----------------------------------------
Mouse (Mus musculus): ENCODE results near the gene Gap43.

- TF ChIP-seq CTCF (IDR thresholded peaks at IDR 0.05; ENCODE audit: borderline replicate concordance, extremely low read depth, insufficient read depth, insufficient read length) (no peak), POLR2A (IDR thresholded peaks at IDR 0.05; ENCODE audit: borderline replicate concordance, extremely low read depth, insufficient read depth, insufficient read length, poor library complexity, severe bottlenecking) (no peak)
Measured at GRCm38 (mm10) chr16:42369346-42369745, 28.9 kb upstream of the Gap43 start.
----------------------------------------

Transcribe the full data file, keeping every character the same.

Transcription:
Mouse (Mus musculus): ENCODE results near the gene Gap43.

- TF ChIP-seq CTCF (IDR thresholded peaks at IDR 0.05; ENCODE audit: borderline replicate concordance, extremely low read depth, insufficient read depth, insufficient read length) (no peak), POLR2A (IDR thresholded peaks at IDR 0.05; ENCODE audit: borderline replicate concordance, extremely low read depth, insufficient read depth, insufficient read length, poor library complexity, severe bottlenecking) (no peak)
Measured at GRCm38 (mm10) chr16:42369346-42369745, 28.9 kb upstream of the Gap43 start.